The Night of the Rabbit

Come with me for an adventure of such whimsy! Yes the whimsy is strong with this one! Magic! Adventure! Animal People! Vague environmentalist messages! …. WHIMSY!!!

Daedalic Entertainment are an interesting company that produces interesting games. It doesn’t always work but they’re always interesting one way or another. I’ve already reviewed A New Beginning which is, as far as I’m concerned, a complete disaster. I started Edna and Harvey: Harvey’s New Eyes but for reasons totally unconnected to the game I haven’t been able to do much of it. What I’ve seen, however, I’ve enjoyed. Daedalic have this very weird blend of excellent games paired with some pretty terrible ones. It’s always clear that a lot of work has gone into their world building but in A New Beginning this came at a serious price.

The Night of the Rabbit is a point and click adventure starring Jeremiah Hazelnut, a boy with a dream of one day becoming a magician. He seems to live this idyllic life in a little cottage with his mother just on the edge of a city and is quite obsessed with adventuring in the countryside. One day he receives a mysterious letter and, after performing a magical ritual, summons the Marquis de Hoto, an anthropomorphic rabbit with big red eyes, who says that he is a magician/wizard/treewalker who would like to take young Jerry on as an apprentice. Of course Jeremiah accepts and is taken to a world of other anthropomorphic animals. Jeremiah begins his training to become a magician but along the way discovers that the world is in danger and he must use his newfound magic to save it.

Yup, this is one trustworthy looking dude

Yup, this is one trustworthy looking dude

Now normally I have very little to say about the gameplay of point and click games because it’s always the same, it just depends on how well the puzzles are crafted. Daedalic seemed to decide that they wanted to do things a little differently and as such introduced quite a few mechanics to the game to break up traditional puzzle solving, they’ve also really streamlined how you interact with everything. There’s a day/night cycle for one thing that you can switch between in order to find new items and speak to people in different situations. There are also magic spells you can use to further the backstory as well as tools to solve puzzles. The unfortunate thing is that as the game goes on these mechanics become less and less useful to some of the later spells have one or two uses in the entire game. You would think that a spell that can create illusions would be fun and useful but it has about two uses in the whole game. The puzzles themselves are well crafted, with a few real headscratchers put in there for good measure.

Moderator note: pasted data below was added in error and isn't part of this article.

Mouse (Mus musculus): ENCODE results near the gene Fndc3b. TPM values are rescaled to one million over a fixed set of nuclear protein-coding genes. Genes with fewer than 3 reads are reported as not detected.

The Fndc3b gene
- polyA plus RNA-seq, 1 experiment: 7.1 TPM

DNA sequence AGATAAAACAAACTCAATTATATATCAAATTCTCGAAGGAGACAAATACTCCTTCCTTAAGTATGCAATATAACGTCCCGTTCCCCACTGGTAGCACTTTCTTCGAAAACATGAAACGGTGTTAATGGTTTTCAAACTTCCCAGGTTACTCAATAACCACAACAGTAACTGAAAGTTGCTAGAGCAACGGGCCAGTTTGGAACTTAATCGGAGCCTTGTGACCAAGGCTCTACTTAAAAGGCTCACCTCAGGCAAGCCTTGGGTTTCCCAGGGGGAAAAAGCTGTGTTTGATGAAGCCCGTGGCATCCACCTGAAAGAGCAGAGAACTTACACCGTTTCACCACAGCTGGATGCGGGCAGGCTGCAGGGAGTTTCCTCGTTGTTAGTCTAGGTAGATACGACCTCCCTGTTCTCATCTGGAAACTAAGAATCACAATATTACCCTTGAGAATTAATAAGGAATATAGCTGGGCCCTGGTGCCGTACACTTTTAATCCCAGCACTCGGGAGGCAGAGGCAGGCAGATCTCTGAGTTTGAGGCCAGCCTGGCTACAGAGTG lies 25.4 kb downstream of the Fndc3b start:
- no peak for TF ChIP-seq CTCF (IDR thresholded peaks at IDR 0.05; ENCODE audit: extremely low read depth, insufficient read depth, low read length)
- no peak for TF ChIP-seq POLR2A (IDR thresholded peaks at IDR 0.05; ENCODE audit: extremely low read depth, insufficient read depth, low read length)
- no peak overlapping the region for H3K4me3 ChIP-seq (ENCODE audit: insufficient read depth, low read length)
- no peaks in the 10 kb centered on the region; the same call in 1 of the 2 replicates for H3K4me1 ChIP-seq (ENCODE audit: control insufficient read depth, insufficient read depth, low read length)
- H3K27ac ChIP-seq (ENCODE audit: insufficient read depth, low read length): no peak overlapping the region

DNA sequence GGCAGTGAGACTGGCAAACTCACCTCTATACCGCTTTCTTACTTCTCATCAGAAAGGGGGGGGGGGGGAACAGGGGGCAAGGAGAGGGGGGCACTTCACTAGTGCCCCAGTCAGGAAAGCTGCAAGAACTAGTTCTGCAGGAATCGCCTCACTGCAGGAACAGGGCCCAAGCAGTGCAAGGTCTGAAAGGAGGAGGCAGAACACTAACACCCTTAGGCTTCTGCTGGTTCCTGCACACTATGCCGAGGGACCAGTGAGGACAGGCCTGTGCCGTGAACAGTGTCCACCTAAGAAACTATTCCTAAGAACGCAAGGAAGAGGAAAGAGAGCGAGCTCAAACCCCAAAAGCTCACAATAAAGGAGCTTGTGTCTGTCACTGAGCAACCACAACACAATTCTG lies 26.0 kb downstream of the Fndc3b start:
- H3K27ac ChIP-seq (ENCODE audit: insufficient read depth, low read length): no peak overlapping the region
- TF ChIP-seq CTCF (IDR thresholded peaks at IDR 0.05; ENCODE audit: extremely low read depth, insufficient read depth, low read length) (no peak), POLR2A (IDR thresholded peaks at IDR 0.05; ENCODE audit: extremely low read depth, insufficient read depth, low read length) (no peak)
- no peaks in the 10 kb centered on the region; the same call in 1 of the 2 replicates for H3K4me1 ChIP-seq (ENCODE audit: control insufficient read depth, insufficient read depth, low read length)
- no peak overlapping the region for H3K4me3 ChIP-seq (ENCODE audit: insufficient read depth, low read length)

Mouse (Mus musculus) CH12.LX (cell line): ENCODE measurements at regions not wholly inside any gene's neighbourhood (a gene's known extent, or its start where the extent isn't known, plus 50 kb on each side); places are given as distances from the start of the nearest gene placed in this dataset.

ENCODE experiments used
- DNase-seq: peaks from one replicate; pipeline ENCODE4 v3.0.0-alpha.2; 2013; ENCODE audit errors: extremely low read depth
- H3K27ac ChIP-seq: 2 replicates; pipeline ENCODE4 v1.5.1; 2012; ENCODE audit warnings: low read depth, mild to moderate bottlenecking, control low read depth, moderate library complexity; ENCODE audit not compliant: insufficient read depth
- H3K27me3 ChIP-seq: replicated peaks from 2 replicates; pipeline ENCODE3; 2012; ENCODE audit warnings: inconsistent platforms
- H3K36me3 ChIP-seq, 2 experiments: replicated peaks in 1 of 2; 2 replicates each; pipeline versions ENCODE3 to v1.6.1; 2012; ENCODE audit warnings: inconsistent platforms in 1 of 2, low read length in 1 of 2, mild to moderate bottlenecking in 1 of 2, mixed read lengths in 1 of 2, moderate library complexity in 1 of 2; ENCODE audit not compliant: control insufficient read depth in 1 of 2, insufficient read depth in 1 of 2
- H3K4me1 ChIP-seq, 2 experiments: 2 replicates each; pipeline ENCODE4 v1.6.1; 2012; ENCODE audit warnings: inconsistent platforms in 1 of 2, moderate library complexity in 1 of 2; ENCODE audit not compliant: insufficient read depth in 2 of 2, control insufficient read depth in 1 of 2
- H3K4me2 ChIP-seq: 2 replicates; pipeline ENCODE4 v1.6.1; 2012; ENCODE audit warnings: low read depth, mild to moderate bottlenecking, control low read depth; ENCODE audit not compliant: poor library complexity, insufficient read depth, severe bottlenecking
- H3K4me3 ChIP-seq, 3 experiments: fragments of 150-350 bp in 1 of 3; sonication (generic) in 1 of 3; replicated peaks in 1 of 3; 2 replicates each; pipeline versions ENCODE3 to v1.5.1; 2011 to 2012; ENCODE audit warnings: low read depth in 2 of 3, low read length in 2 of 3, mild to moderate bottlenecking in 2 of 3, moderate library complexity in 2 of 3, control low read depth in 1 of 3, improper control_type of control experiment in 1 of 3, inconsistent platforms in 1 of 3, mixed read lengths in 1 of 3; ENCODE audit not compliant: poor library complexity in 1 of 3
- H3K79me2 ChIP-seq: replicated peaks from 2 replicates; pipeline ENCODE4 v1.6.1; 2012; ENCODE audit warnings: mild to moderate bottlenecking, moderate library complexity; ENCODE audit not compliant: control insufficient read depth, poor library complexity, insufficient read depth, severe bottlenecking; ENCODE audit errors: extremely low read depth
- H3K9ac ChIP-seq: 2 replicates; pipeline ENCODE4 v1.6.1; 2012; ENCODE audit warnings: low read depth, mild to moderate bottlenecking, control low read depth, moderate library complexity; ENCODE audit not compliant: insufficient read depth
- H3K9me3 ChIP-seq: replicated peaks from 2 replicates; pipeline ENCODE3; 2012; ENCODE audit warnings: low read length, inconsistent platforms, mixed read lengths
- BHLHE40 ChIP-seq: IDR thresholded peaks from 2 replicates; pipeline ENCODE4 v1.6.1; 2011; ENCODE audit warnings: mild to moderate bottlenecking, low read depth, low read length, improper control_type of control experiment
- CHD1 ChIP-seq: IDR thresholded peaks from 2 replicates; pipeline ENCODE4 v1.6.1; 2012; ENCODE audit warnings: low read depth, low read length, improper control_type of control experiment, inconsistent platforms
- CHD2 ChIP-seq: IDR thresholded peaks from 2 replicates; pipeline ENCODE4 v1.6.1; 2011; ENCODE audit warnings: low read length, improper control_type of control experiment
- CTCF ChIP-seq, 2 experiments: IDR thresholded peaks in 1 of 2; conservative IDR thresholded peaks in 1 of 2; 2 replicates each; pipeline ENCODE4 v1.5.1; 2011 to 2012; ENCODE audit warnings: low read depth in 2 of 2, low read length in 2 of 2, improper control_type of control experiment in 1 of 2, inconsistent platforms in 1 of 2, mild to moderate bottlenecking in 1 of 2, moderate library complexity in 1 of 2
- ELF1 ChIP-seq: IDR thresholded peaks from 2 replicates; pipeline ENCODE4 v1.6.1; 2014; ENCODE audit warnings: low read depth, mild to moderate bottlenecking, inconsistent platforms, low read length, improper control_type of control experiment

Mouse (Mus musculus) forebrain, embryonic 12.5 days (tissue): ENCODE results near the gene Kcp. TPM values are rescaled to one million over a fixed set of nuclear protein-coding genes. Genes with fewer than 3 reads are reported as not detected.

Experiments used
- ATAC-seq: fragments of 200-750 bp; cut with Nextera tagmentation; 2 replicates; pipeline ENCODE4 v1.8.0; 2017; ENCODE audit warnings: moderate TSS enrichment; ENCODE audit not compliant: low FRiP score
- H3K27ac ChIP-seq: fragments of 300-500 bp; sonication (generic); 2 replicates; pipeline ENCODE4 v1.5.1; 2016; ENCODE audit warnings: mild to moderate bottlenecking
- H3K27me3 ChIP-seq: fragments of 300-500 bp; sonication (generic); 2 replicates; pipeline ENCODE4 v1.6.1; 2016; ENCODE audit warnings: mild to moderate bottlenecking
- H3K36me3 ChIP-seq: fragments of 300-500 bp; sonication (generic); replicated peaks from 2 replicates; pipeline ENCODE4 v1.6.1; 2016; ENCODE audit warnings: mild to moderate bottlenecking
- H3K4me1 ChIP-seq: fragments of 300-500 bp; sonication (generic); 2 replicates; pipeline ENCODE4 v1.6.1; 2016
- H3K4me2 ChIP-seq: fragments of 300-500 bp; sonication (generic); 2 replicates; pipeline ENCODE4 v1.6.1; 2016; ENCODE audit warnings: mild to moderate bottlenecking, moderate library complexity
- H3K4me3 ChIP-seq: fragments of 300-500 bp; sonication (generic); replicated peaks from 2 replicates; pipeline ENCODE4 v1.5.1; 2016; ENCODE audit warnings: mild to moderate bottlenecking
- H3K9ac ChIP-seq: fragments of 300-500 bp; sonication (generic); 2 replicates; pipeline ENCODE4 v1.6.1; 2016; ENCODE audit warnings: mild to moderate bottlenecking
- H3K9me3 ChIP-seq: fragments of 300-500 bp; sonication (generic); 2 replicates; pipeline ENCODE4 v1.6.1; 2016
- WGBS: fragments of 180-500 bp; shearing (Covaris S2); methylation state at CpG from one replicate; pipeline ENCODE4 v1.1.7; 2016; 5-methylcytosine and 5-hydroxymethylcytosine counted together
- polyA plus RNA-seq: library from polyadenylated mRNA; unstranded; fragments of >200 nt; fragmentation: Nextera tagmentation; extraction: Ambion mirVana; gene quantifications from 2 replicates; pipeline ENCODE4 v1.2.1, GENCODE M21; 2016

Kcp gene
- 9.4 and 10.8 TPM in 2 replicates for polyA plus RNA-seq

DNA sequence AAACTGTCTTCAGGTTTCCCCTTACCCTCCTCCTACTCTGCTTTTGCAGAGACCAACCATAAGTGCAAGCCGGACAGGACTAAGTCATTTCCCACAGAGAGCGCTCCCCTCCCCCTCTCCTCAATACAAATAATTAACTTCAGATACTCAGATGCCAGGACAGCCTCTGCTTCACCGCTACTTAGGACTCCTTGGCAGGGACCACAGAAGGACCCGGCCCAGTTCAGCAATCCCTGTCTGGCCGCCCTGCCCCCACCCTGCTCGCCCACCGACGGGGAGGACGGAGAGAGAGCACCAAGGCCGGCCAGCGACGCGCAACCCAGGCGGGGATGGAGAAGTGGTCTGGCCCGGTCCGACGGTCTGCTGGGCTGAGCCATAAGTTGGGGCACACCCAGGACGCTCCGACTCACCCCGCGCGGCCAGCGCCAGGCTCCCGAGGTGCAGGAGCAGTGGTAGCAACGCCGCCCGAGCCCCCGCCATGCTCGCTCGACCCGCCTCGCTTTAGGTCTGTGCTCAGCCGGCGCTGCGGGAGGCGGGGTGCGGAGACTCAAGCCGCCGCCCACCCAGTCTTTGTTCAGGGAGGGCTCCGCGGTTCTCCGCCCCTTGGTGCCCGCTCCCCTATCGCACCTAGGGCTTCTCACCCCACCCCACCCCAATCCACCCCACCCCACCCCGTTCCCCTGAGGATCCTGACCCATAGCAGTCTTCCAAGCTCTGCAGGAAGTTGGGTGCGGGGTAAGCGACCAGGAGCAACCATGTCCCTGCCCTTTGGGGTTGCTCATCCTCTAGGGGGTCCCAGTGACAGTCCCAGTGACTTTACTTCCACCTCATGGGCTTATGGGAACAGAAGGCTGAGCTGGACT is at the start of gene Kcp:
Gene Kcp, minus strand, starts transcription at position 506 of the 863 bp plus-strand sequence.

The story is well told and there is a ton of backstory to find. The joke I made at the beginning about the amount of whimsy in it is quite apt. This game is absolutely full of whimsy. This is a game where the line “On a day in Summer Vacation anything is possible!” is said multiple times and is said seriously. But you know what? It really works, it’s not embarrassing, it’s just funny. Whether or not this is intentional is hard to know but if it works then why question it? The story itself is pretty well told and does build to a really epic conclusion. It’s a shame then that a lot of the ending is taken up with a massive, and I do mean massive, exposition dump. This is probably what the game does least well in terms of storytelling, there are some great long sections of explanation and exposition which could have been told in a more natural way.

Hang on, hang on! I think I've got the next bit of the story somewhere in this hat.

Hang on, hang on! I think I’ve got the next bit of the story somewhere in this hat.